testscores-lincoln

Gov. Pete Ricketts with some perfect-scoring test students at Lincoln East High School.

Nebraska Gov. Pete Ricketts honored 15 graduating high school seniors Thursday who earned perfect scores on the ACT or SAT exams.

“I know that you’re all very bright, or you wouldn’t be here,” Ricketts said in a gathering of top-scorers at Westside High School in Omaha. “But I also know that it took a lot of hard work to accomplish that.”

Two seniors earned perfect scores on both exams: Erin Cooney of Lincoln East High School and Celine Qiu of Millard North High School.

Cooney’s fraternal twin sister, Emma, also from Lincoln East, earned a perfect score on the ACT.

The twins’ dad, Gerry Cooney, said his daughters’ perfect scores did, indeed, reflect a lot of hard work.

“Truthfully, the scores are great, but it’s the work that went into it that their mom and I are most proud of,” he said.

Fewer than one-tenth of 1 percent of test-takers nationally get a perfect ACT score.

The ACT exam measures a student’s knowledge of English, mathematics, reading and science. There is an optional writing section.

The SAT tests knowledge of reading, writing and math.

Both tests are used by colleges in admissions and scholarship decisions.

Jainaha Srikumar said she “power-studied” to perfection on the ACT exam.

“I sat down from morning ‘til night every day for about five days, and I just did the entire official ACT test prep book,” she said. “That was probably the best preparation there was. I just went through it, I did the tests. I looked at the mistakes I made, and I fixed them.”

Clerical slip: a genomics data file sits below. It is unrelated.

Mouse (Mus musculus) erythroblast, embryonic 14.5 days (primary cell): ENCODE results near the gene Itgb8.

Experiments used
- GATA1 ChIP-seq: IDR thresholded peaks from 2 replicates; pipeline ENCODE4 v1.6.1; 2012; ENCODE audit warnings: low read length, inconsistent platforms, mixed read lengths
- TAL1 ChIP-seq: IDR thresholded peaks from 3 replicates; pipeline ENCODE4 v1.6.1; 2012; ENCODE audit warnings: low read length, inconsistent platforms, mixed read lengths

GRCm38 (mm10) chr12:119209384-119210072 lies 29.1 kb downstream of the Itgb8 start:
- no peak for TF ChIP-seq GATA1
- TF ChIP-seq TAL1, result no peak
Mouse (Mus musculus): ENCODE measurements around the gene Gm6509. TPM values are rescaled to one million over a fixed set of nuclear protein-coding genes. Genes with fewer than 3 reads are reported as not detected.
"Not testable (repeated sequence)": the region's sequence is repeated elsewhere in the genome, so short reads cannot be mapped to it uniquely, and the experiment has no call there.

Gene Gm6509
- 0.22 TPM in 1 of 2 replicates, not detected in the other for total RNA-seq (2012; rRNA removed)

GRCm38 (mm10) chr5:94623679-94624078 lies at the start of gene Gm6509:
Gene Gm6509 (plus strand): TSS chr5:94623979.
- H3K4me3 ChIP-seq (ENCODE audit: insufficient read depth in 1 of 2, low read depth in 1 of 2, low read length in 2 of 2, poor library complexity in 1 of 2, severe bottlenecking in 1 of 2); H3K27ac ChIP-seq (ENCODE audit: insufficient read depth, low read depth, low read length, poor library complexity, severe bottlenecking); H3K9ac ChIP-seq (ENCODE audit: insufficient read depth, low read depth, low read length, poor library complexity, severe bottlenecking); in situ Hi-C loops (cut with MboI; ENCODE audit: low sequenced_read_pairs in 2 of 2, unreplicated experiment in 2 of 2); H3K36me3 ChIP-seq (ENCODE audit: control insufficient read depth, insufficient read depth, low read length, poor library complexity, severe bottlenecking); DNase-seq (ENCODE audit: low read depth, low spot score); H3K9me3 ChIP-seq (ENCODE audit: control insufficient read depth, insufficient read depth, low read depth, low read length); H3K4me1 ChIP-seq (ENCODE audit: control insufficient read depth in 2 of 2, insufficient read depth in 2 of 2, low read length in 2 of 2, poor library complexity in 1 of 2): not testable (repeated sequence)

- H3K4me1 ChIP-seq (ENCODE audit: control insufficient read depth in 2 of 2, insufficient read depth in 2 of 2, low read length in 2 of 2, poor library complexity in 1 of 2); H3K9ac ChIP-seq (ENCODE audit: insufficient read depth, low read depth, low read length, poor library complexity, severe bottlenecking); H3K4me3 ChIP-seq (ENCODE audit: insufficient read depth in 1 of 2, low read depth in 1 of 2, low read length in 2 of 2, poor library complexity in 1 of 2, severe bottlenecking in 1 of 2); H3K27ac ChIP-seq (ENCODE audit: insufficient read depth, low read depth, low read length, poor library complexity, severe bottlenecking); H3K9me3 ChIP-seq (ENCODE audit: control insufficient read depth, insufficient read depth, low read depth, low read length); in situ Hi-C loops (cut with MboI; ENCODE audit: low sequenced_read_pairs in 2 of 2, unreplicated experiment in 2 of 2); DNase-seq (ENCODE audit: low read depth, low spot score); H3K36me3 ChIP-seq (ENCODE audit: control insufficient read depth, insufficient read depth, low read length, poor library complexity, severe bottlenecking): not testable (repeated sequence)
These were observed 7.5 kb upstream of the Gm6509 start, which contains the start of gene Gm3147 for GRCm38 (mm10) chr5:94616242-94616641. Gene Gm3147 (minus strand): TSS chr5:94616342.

She earned the perfect 36 at the end of her sophomore year at Scotus Central Catholic High School in Columbus. She transferred to Brownell-Talbot this year.

She plans to attend the University of Chicago and double-major in history and science — probably biology with a concentration on neuroscience.

“I wanted to do two things that are fairly different so I can keep myself interested,” she said.

Also perfect on the ACT exam were: Jack Bruck, Creighton Prep; Shaket Chaudhary, Westside; Jonathan Collins, Mount Michael Benedictine; Ryder Mays, Hastings; Daniel Parr, Lincoln East; Shuowei Qin, Lincoln East; Anna Russert, Lincoln Northeast; Jennifer Solheim, Westside; Anne Stratman, Duchesne Academy; and Zachary Warneke, Millard South.

Scoring perfect on the SAT was Timothy “Cooper” Knaak of Plainview, who was homeschooled.

Last year, the average ACT score in Nebraska was 21.7. The national average was 21.0.

There are about 25,300 high school seniors in Nebraska’s public and private schools this year.

The event at Westside was a homecoming for Ricketts, a 1982 Westside graduate.

Westside Principal Maryanne Ricketts — no relation — joked that she peeked at the governor’s high school record and it looked good.

“But you still owe us a chemistry book,” she said.

Ricketts told the students “don’t sweat it” if they haven’t decided on a career.

He said he started out as a biology major and worked in a protein biochemistry lab right out of college.

“That lasted about a year, and I decided I didn’t want to do that anymore, and so I switched fields,” the governor said. “And look, I ended up being governor of Nebraska. You can do anything, as long as you continue to pursue it.”

Ricketts said he wasn’t sure if the top students would be going to college in or out of state. But he said he hoped they would wind up back in Nebraska.

“Wherever your career path leads, please remember that we want you back here in Nebraska,” he said. “Nebraska is the best place in the world.”

Contact the writer: 402-444-1077, joe.dejka@owh.com

-----

Sign up for The World-Herald's afternoon updates

* I understand and agree that registration on or use of this site constitutes agreement to its user agreement and privacy policy.

Commenting is limited to Omaha World-Herald subscribers. To sign up, click here.

If you're already a subscriber and need to activate your access or log in, click here.

Recommended for you

Load comments

You must be a full digital subscriber to read this article You must be a digital subscriber to view this article.